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Is there a clever way to do copy and move operations or a command to duplicate a file, without having to do a cd, then mv after, at the same folder?

For example, I have to run the following:

mv /folder1/folder2/folder3/file.txt /folder1/folder2/folder3/file-2013.txt

Note that the directory to where I'm moving the file is the same, but I have to put the whole path again and sometimes it gets annoying. I'm curious to know if there's another way to do that without having to put the whole path again, because the operation would be done in the same path.

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I can't believe this has so many upvotes. It's a duplicate unix.stackexchange.com/questions/35782/… and unix.stackexchange.com/questions/66889/… –  user13107 May 17 '13 at 16:28
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@user13107 There are many ways to ask a question, including different wording. And if you don't know that the answer is called "brace expansion", you might not be able to find it right away. –  slhck May 17 '13 at 16:37
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@user13107 they are on a different site so not duplicates –  Mark May 18 '13 at 7:13
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Mark, Thanks, I didn't know that rule about duplicates. @slhck Yes. I understand. I was just frustrated because my question on Unix.SE got closed as duplicate and this one got so popular. –  user13107 May 18 '13 at 8:24
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@user13107, that's what you get for posting on the right site –  Samuel Edwin Ward May 18 '13 at 14:08
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6 Answers 6

up vote 122 down vote accepted

Simply use brace expansion:

mv /folder1/folder2/folder3/{file.txt,file-2013.txt}

This is equivalent to writing:

mv /folder1/folder2/folder3/file.txt /folder1/folder2/folder3/file-2013.txt

Brace expansion lets you supply more arguments, of course. You can even pass ranges to it, e.g. to create a couple of test folders, you can run mkdir test_{a..z}, and starting with Bash 4, you can create zero-padded sequences as well, as in touch foo{0001..3}, which creates foo0001, foo0002 and foo0003. The Bash Hackers Wiki has an article with a couple of examples for you.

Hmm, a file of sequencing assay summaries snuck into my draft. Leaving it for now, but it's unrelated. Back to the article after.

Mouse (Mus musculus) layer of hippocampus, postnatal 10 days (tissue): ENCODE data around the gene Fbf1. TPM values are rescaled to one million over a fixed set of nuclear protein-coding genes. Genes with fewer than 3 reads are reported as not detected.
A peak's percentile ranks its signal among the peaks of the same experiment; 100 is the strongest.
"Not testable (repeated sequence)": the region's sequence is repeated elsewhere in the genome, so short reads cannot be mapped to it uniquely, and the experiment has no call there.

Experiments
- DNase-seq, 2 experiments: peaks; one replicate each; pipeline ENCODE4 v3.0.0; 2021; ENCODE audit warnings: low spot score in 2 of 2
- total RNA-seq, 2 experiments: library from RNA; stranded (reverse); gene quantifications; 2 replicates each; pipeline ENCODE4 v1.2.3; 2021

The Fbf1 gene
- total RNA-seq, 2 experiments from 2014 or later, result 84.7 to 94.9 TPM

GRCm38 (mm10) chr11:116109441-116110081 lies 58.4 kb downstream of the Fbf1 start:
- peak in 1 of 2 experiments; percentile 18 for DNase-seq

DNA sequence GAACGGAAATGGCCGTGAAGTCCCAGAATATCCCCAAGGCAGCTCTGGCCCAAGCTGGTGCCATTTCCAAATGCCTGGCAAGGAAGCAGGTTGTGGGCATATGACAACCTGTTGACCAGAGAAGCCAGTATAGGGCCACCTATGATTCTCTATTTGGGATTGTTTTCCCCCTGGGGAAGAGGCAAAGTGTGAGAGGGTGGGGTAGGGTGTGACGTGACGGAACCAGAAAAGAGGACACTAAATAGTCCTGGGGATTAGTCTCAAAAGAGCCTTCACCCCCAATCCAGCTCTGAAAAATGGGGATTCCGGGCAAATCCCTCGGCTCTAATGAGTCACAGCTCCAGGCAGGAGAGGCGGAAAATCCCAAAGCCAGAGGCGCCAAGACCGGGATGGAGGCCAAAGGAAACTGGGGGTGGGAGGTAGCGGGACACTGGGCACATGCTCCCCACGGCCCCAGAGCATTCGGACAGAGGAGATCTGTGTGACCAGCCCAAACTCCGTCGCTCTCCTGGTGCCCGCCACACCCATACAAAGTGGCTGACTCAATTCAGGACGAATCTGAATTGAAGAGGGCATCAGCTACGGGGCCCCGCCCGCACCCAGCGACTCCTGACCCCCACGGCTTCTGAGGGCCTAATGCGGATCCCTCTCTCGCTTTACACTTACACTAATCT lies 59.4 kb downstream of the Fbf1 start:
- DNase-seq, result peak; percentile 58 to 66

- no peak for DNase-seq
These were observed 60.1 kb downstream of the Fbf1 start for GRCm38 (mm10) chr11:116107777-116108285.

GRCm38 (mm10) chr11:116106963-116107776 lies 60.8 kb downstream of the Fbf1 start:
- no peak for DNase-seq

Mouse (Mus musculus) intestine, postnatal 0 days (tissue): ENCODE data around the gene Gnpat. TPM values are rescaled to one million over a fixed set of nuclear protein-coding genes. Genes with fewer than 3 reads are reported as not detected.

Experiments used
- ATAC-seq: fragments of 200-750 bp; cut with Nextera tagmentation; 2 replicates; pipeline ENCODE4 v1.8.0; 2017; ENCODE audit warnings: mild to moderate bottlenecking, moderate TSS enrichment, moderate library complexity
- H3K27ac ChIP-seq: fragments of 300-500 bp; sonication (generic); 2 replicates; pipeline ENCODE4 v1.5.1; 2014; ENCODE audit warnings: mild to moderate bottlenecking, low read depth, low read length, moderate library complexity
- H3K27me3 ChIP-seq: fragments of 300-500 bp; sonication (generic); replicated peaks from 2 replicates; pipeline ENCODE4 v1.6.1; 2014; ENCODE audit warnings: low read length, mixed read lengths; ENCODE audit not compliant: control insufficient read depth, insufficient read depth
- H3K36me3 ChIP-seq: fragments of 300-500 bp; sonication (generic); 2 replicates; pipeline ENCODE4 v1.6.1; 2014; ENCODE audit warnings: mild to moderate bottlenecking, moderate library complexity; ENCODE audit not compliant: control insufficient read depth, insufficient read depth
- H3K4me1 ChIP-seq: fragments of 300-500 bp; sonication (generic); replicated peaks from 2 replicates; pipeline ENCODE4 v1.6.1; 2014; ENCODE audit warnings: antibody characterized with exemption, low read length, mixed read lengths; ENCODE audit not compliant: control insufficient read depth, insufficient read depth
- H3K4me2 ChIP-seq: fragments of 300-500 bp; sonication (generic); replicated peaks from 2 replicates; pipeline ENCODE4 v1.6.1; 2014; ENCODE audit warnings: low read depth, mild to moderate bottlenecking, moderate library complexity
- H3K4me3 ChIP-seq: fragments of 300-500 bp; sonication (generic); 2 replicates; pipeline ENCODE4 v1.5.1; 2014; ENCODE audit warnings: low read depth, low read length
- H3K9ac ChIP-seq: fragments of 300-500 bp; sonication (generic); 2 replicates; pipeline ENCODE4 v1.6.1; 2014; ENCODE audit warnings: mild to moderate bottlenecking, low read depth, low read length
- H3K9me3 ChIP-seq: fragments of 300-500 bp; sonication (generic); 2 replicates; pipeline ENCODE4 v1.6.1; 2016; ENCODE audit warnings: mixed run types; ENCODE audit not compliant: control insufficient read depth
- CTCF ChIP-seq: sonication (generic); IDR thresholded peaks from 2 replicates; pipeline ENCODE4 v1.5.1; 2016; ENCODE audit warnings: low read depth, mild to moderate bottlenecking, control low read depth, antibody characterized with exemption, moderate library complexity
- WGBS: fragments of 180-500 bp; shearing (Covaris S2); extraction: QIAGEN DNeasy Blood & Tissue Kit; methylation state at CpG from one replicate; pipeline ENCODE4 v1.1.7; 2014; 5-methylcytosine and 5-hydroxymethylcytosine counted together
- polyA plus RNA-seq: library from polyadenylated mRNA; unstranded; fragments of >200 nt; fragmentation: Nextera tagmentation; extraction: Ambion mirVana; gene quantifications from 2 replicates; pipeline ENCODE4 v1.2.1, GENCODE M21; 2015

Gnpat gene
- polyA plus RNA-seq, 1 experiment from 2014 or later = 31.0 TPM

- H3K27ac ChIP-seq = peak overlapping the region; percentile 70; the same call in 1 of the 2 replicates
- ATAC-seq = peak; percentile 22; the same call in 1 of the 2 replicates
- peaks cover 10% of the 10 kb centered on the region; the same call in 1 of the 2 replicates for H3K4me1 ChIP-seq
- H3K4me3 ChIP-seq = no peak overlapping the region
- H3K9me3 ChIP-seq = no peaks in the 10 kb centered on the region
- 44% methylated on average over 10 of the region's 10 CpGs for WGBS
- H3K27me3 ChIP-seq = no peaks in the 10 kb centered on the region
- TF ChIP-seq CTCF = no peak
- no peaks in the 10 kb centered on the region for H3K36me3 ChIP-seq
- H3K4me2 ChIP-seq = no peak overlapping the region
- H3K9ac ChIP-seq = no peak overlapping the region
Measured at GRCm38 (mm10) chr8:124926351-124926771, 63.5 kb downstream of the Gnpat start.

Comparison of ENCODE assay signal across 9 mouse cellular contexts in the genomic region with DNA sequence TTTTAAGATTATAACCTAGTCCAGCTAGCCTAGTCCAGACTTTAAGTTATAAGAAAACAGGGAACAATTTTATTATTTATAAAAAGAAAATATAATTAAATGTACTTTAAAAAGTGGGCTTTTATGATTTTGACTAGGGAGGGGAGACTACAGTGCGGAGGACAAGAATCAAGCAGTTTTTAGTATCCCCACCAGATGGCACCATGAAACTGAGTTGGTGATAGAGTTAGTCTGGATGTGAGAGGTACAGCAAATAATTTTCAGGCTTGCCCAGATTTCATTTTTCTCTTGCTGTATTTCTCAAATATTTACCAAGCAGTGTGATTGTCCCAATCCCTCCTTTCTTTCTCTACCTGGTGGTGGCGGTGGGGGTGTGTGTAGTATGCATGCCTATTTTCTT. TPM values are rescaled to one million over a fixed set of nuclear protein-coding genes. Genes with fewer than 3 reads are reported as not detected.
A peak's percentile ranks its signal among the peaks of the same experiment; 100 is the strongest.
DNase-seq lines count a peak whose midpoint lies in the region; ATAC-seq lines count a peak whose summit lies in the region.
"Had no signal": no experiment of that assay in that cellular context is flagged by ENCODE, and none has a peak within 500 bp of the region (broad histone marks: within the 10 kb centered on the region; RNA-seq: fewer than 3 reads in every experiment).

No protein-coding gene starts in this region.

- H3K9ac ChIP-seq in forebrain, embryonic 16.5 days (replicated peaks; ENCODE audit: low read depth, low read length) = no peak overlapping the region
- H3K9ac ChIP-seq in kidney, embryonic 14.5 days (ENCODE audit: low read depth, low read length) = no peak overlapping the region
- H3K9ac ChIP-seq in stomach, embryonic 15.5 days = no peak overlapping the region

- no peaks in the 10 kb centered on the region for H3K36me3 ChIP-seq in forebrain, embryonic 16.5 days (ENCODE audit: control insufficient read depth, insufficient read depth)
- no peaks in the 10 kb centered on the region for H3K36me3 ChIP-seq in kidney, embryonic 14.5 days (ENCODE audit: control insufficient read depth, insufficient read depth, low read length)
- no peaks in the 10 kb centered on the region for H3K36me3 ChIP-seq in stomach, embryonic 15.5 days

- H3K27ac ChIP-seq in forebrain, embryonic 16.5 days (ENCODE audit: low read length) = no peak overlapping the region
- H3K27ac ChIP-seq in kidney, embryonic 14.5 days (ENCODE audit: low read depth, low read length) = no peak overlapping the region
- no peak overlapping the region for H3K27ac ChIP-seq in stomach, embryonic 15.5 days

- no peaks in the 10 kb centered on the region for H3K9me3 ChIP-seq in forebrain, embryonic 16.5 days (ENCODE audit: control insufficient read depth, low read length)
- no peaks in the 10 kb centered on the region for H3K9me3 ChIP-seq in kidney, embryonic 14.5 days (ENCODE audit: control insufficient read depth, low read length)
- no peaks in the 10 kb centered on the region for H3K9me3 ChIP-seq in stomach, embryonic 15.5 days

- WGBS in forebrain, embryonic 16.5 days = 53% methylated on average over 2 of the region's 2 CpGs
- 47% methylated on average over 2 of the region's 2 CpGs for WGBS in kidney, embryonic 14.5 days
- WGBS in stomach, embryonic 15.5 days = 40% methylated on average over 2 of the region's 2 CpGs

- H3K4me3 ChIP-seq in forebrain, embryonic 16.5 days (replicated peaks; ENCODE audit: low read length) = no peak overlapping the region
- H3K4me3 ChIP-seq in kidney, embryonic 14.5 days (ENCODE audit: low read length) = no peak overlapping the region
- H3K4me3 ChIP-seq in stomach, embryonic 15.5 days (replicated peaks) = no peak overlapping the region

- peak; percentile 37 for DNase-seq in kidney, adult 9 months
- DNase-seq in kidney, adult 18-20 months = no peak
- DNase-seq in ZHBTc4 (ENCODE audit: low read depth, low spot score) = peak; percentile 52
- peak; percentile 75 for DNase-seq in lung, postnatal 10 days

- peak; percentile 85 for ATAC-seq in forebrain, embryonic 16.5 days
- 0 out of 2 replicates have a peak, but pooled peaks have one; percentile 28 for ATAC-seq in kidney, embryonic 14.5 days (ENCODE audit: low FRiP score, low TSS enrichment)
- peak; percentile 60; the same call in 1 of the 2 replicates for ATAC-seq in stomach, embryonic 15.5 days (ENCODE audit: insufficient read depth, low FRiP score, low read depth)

If you have to use two different commands, use a subshell and cd there first, as in @Ignacio's answer.

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I didn't know about the brace expansion, thank you! –  Valter Henrique May 17 '13 at 12:49
    
I tried and it seems not to work: meniac ~: mv /tmp/f1/f2/f3/f4/f5/f6/{file.txt, file2.txt} mv: cannot stat ``/tmp/f1/f2/f3/f4/f5/f6/{file.txt,': No such file or directory –  Valter Henrique May 17 '13 at 12:54
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Are you sure you're using Bash, as in /bin/bash, and you're not in a script that has /bin/sh in the shebang or some other shell that doesn't support brace expansion? If you run set, do your SHELLOPTS contain braceexpand? –  slhck May 17 '13 at 12:57
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Note that there should be no space between file.txt, and file2.txt. –  slhck May 17 '13 at 13:15
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You can make it even shorter, to prevent typos in the part that does not change: mv /folder1/folder2/folder3/file{,-2013}.txt –  Jan Fabry May 18 '13 at 21:19
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Run the operation in a subshell.

( cd /folder1/folder2/folder3 && mv file.txt file-2013.txt )